Maimonides clearly believes that G-d, in some sense or other, defies our linguistic capabilities (I’m being deliberately vague, so as to be neutral over various interpretive possibilities). One of the tools that he offers us, in terms of negative theology, is at best, bizarre. As Gersonides notes, why prefer ‘God is not ignorant’ over ‘God is not wise’? Maimonides does prefer the first to the second. But, by his own lights, both are true, if, by ‘wisdom’, we mean what we generally mean when we attribute wisdom to a human being.
Gersonides thinks this makes a mockery of Maimonides’ negative theology and that, in fact, human language is not radically equivocal when applied to God, and thus we know that wisdom isn’t properly denied of God, because we do know what wisdom means in this context.
But, perhaps Maimonides can be defended in the following way. Yes, the two sentences share a truth-value. But one is more useful than the other, because via some sort of path-way of associations, the first sentence helps to orient us towards the transcendent G-d, where the second one doesn’t. The first one is a good image, and the second one is a bad one.
On this view, Maimonides isn’t really replacing Biblical imagery with Medeival doctrine so much as replacing one set of images, which maybe had lost their cultural sting, and had been mistaken for obviously faulty doctrine, at that time, with another set of images, that may have had more power in his time and place.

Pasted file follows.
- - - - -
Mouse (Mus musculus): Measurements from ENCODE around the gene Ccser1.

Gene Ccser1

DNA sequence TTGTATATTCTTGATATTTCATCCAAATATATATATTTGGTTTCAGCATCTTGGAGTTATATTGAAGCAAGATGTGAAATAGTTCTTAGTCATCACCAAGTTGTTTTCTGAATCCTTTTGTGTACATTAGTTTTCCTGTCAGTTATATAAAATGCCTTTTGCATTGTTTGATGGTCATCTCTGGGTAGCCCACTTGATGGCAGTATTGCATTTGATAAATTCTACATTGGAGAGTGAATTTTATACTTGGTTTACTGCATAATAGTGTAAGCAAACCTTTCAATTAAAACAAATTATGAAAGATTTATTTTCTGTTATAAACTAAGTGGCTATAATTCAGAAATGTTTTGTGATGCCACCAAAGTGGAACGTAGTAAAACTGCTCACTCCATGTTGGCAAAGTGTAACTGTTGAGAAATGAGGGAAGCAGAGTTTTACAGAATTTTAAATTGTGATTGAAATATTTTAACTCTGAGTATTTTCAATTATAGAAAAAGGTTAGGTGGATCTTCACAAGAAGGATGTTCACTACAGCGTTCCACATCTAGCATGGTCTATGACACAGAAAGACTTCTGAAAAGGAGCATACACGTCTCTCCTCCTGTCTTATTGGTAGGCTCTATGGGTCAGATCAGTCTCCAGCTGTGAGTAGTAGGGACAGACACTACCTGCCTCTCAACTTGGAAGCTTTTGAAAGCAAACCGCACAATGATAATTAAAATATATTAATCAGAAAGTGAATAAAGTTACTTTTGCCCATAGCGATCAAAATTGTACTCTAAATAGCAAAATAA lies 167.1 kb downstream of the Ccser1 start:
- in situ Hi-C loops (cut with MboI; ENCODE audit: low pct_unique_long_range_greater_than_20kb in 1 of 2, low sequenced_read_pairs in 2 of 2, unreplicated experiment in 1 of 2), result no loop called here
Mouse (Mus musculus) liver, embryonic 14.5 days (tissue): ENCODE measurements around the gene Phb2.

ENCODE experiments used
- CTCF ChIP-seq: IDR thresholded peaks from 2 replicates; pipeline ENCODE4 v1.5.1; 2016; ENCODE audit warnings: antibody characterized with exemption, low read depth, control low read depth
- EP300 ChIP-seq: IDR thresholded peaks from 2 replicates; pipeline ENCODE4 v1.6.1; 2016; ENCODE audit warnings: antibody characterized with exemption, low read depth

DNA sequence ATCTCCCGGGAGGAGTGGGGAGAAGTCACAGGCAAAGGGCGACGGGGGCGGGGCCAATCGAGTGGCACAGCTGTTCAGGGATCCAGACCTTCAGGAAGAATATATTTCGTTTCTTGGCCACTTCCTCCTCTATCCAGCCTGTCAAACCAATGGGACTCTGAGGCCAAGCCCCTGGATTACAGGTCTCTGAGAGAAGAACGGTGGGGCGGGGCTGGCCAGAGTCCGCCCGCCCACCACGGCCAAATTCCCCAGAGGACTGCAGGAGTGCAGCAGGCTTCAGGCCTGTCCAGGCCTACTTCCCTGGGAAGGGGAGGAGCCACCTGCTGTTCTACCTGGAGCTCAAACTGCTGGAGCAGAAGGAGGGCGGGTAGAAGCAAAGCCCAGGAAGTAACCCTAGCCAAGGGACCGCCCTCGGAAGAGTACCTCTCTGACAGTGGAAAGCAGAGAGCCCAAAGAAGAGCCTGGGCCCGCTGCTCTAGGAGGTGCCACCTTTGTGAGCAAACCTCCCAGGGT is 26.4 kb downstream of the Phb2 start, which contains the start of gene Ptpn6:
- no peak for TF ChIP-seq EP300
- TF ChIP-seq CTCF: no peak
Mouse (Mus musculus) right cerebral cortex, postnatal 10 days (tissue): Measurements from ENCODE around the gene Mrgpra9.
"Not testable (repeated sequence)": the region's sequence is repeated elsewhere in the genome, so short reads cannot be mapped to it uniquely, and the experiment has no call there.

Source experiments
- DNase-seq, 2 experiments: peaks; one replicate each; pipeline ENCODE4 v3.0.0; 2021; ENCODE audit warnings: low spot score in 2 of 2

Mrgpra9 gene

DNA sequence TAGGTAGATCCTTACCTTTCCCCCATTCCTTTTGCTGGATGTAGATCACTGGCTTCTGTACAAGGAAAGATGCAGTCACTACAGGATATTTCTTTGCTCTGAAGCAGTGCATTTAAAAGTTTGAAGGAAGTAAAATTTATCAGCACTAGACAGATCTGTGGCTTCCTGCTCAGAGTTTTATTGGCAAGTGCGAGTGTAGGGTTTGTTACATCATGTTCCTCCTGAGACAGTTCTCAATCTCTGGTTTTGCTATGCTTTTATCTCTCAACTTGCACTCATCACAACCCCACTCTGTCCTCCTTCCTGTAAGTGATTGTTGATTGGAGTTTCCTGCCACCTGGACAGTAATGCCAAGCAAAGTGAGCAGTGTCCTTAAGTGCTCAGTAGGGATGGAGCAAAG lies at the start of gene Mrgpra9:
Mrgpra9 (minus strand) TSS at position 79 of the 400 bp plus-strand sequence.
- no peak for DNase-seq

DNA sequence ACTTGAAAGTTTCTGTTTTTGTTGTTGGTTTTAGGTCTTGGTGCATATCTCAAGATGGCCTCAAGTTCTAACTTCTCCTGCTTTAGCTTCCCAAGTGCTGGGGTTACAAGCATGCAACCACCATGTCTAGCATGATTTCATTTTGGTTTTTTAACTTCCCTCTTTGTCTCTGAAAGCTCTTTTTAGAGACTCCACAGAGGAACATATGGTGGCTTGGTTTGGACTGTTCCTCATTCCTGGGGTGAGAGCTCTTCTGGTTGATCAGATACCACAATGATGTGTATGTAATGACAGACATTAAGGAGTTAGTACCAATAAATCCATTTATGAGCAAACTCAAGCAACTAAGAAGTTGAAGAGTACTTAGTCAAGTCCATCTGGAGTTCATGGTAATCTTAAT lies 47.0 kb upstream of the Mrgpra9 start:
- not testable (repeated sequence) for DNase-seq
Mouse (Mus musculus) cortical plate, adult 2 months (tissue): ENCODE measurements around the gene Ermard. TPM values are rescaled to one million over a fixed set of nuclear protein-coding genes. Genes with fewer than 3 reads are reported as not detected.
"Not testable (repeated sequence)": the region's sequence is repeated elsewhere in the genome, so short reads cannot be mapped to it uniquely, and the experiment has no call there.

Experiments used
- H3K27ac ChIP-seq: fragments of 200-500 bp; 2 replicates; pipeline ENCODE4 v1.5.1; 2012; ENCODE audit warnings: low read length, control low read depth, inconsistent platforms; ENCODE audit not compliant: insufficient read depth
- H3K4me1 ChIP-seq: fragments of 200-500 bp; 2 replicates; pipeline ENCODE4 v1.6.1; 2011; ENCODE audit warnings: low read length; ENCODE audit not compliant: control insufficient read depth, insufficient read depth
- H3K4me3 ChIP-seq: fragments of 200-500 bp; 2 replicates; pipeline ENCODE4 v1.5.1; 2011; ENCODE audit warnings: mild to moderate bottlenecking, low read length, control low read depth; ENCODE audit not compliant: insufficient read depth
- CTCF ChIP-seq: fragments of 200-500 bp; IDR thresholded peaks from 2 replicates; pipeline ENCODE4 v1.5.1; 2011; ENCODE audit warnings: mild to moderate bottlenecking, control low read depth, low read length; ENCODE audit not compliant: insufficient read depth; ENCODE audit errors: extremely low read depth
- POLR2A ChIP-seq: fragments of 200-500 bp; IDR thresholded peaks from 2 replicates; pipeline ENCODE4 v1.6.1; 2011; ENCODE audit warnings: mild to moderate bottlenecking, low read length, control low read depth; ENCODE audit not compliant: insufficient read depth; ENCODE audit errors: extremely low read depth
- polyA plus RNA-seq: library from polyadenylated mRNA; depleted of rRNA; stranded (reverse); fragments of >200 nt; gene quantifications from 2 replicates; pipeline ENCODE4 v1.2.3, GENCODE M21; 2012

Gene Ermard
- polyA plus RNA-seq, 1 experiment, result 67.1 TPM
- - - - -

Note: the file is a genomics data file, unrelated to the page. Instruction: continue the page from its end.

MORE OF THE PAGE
Howard, perhaps your position can be paraphrased as follows: even if Maimonides was right, in his time and place, to replace Biblical imagery, which had lost some of its punch, and had been taken too literally, with the imagery of negations; it is now the case that that Aristotelian imagery has (a) been mistaken for dogma and lead us into various dead-ends, and (b) now lacks a punch even as imagery to contemporary religious sensibilities. It’s time to return to the imagery of the Bible and the Talmud.
I’m not sure I agree with any of this. But I’m sympathetic.
This is a beautiful essay. In my opinion, it’s a little selective and evasive. Though those words sound a little too negative; I liked the essay a lot. I have two points. I wrote these before reading Dani’s comment, and I think they are similar.
The first is about the idea that doctrine is alien to Judaism. I can’t begin to do justice to the opposite here, but note e.g. “I am the Lord your God, who has brought you out of the land of Egypt” or “The following have no share in the world to come: He who says there is no allusion in the Torah concerning resurrection”. If such do not count as doctrine, what would?